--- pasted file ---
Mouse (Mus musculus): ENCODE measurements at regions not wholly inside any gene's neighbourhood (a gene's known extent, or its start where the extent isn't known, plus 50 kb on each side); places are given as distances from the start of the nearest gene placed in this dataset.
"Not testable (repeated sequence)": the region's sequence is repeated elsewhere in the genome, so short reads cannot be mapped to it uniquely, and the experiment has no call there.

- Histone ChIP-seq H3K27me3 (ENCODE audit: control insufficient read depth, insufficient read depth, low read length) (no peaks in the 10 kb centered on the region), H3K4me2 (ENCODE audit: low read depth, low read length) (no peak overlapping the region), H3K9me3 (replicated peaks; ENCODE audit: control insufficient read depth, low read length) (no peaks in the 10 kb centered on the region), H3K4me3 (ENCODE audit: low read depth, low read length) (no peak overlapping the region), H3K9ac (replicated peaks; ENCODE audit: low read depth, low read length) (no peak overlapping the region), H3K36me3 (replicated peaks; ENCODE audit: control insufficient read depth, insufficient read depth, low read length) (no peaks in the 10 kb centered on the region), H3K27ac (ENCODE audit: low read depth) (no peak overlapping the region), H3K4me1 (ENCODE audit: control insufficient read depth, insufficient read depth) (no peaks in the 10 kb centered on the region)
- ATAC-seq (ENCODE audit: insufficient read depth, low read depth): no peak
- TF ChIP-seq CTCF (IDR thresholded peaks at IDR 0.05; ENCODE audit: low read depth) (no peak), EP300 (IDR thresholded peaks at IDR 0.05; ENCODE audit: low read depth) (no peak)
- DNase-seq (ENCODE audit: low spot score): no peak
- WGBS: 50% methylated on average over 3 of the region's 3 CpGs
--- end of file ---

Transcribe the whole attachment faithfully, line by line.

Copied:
Mouse (Mus musculus): ENCODE measurements at regions not wholly inside any gene's neighbourhood (a gene's known extent, or its start where the extent isn't known, plus 50 kb on each side); places are given as distances from the start of the nearest gene placed in this dataset.
"Not testable (repeated sequence)": the region's sequence is repeated elsewhere in the genome, so short reads cannot be mapped to it uniquely, and the experiment has no call there.

- Histone ChIP-seq H3K27me3 (ENCODE audit: control insufficient read depth, insufficient read depth, low read length) (no peaks in the 10 kb centered on the region), H3K4me2 (ENCODE audit: low read depth, low read length) (no peak overlapping the region), H3K9me3 (replicated peaks; ENCODE audit: control insufficient read depth, low read length) (no peaks in the 10 kb centered on the region), H3K4me3 (ENCODE audit: low read depth, low read length) (no peak overlapping the region), H3K9ac (replicated peaks; ENCODE audit: low read depth, low read length) (no peak overlapping the region), H3K36me3 (replicated peaks; ENCODE audit: control insufficient read depth, insufficient read depth, low read length) (no peaks in the 10 kb centered on the region), H3K27ac (ENCODE audit: low read depth) (no peak overlapping the region), H3K4me1 (ENCODE audit: control insufficient read depth, insufficient read depth) (no peaks in the 10 kb centered on the region)
- ATAC-seq (ENCODE audit: insufficient read depth, low read depth): no peak
- TF ChIP-seq CTCF (IDR thresholded peaks at IDR 0.05; ENCODE audit: low read depth) (no peak), EP300 (IDR thresholded peaks at IDR 0.05; ENCODE audit: low read depth) (no peak)
- DNase-seq (ENCODE audit: low spot score): no peak
- WGBS: 50% methylated on average over 3 of the region's 3 CpGs